Microsoft OneNote for Windows 8.1

Microsoft delivers – OneNote and Xbox music

If you do not use OneNote, you really should! It would have been very useful when I did my DPhil, much more so than the Psion Series 5 MX I used to make notes with. The free OneNote apps for Windows 8.1 and Windows Phone are brilliant. The OneNote 2013 desktop app which is included in Office 365 is even more so, and the Onetastic plugins makes it positively coruscating. OneNote for Android has gone from strength to strength especially since its major upgrade four months ago and, as the screenshots below demonstrate, make a mockery of most of the competition, not least the poo-flecked pants that is Google Keep. As for where Apple may be in this arena – they certainly do not shout about it if they are – I could not care a jot.

 

OneNote on OS X, the petrified fossil of desktop operating systems, is no worse than its Android and iOS siblings. Is it not nice of Microsoft to give this perennially unchanging operating system – a grid of icons on a desktop metaphor in 2015? Honestly, you have got to laugh, cry or plead with their users to hope they finally realise that they cannot continue living with the same UX they had in the 1990s and avoid change forever – a modern, smartly designed piece of software? It is free too!

Office Lens on Windows Phone

Apple may still pocket 96% of all the profits in the smartphone market, but that is no reason for you not to profit from Microsoft’s loss by reaping the benefits of using Windows Phone 8.1, in our humble opinion the stand-out best smartphone operating system. One of the things that makes Windows Phone  stand out is the excellent Office Lens app. It scans images you take and saves them as OneNote pages (in any notebook you wish store them in), and also recognises any text in the image, making it searchable in OneNote on any platform. In a recent update Microsoft also introduced the ability to save these text-recognised files to PDF, Word and PowerPoint formats that even a simpleton will be able to stare at, scrawl upon and strew about senselessly. It works very well.

Xbox Music comes of age

Finally, Microsoft are preparing a much needed upgrade, or rather a complete overhaul, of their currently quirky Xbox Music (née Zune) service. Very soon, we are told, one will be able to upload your personal music collection to OneDrive and stream it via Xbox music on any platform – without even paying a rusty old penny. Suddenly, at least when it comes the ability to upload and play your own music, Xbox Music has caught up with and overtaken Google Play Music. With OneDrive’s soon to be unlimited storage for Office 365 subscribers this is a huge boon for anyone with a music collection be it select and tiny or, as ours is, both select and gargantuan; making all your music collection accessible anywhere you have an internet connection.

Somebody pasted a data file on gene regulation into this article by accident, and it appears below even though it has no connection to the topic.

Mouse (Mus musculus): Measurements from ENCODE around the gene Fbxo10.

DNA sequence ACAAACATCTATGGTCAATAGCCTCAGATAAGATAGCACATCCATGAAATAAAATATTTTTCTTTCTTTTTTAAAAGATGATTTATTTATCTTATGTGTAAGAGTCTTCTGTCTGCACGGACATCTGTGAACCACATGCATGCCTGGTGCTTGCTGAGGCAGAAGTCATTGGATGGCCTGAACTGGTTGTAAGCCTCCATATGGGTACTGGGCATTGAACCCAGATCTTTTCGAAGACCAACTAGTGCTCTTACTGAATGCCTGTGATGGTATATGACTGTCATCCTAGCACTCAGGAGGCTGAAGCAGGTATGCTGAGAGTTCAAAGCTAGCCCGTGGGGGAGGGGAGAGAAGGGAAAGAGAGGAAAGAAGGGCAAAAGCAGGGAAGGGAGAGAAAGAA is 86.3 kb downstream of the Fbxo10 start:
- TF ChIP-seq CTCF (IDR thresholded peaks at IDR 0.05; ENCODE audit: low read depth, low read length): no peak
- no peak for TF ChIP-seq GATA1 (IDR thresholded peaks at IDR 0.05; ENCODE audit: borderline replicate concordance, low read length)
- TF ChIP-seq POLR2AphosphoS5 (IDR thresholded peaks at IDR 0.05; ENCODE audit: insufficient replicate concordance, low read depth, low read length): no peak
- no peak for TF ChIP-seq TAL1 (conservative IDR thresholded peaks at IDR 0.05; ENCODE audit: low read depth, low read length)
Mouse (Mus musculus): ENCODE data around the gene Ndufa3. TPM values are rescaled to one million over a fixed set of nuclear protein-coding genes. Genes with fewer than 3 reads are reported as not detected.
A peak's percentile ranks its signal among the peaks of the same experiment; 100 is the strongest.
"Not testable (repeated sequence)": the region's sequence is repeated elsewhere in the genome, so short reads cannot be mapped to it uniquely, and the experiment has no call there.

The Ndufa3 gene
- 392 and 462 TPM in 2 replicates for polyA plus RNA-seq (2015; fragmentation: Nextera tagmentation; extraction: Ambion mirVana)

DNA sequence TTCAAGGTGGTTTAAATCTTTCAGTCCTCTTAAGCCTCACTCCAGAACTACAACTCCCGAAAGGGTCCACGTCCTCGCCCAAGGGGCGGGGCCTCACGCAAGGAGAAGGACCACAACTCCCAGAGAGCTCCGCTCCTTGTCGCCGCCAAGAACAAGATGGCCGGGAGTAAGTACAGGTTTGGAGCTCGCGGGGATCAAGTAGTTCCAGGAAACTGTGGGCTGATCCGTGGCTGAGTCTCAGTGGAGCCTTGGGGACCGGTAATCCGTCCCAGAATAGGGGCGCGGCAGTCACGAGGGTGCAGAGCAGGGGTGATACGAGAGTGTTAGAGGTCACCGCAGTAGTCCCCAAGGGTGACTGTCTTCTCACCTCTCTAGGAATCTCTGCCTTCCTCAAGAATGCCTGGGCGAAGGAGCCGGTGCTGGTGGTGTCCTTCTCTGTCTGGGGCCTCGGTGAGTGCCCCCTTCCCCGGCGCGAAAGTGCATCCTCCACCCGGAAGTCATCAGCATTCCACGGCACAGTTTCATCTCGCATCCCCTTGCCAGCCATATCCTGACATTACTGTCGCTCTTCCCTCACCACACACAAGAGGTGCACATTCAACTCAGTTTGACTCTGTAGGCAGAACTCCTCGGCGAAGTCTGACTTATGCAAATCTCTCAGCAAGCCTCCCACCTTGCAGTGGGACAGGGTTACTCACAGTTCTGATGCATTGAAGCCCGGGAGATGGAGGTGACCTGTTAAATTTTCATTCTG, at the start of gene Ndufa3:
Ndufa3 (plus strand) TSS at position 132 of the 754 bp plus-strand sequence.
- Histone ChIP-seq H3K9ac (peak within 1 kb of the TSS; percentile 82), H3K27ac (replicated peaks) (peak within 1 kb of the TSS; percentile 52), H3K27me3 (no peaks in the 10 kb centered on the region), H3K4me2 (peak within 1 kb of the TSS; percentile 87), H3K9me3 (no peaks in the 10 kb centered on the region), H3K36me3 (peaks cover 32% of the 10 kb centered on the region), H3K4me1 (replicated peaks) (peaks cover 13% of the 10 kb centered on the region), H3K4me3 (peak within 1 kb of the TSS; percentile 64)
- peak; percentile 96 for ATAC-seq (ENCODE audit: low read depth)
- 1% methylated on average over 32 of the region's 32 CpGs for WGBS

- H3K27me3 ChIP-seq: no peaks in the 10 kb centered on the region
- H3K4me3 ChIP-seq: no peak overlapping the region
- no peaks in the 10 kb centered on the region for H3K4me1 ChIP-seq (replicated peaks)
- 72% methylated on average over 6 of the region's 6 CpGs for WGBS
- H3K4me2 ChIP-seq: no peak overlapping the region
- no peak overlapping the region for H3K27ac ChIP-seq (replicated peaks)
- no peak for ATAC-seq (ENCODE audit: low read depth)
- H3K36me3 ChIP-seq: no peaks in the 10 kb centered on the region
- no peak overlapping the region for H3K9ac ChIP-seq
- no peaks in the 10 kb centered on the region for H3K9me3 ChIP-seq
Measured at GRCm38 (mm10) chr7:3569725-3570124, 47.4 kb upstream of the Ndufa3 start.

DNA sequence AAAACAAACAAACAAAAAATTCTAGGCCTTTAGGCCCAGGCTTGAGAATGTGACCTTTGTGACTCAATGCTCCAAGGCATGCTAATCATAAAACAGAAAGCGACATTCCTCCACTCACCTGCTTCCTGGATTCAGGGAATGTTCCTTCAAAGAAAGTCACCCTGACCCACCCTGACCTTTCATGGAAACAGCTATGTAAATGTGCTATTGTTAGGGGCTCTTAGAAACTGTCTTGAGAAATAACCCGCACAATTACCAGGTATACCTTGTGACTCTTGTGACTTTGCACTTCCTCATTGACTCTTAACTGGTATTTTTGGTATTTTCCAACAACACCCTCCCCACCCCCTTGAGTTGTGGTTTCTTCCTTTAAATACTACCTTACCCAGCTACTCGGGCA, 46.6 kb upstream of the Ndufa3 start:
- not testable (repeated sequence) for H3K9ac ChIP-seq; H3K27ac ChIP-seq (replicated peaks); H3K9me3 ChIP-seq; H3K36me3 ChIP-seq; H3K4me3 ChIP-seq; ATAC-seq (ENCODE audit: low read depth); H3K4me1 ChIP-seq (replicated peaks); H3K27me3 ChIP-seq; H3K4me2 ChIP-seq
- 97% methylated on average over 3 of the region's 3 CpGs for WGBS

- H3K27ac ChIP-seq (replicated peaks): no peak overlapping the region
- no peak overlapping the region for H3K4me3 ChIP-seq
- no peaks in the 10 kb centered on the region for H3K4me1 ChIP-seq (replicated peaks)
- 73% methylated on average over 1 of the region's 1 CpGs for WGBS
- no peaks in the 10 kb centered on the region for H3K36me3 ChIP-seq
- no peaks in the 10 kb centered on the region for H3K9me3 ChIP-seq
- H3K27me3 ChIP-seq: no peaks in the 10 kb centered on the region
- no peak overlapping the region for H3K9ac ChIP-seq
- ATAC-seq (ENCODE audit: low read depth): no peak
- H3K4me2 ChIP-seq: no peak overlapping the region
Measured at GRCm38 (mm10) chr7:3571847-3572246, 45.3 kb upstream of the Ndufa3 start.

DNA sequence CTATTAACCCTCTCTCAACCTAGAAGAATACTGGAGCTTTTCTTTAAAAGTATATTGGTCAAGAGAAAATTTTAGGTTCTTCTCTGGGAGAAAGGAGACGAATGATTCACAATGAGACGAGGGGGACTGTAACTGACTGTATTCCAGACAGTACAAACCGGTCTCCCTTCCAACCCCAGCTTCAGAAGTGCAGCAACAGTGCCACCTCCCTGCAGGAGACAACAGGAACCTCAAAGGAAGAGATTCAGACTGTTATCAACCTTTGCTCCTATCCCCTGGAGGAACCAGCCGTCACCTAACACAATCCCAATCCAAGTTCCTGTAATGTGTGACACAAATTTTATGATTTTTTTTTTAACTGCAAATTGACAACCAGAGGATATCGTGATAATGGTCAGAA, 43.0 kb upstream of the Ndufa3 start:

Sadly this will not help us as we wait for trains in Winchester. The surrounding collection of macrobiotic-noshing, punishment-grade muesli-reeking, quack holistic-faith healers and other assorted electricity-fearing nut jobs clustered in that area have so far prevented there from being any mobile internet reception in the vicinity of our local station. The bastards.

One final note, with the furious cross-platform activity in all other Microsoft services and products, it seems likely that Xbox Music and its Music Pass subscription service will also make a heroic bid for freedom from the confines of the Windows/Xbox ecosystem and that Microsoft will at long last deliver more than a sorry excuse of an app for iOS and Android to go with it.

We bet that this may happen sooner rather than later. If so, Microsoft will at long last have a truly compelling music streaming product not just on Windows and Xbox, but also on Android, iOS and OS X. This would be music to my ears, even more so if Microsoft finally make the mental leap of ditching DRM, which would enable them to get into bed with Sonos – the intelligent person’s choice of wireless music system. This might not sound so sweet to Google or Apple executives, such as Dr. Dre. It might give them a pounding headache, worse than listening to Dr. Dre on any Beats Audio “enhanced” audio system.


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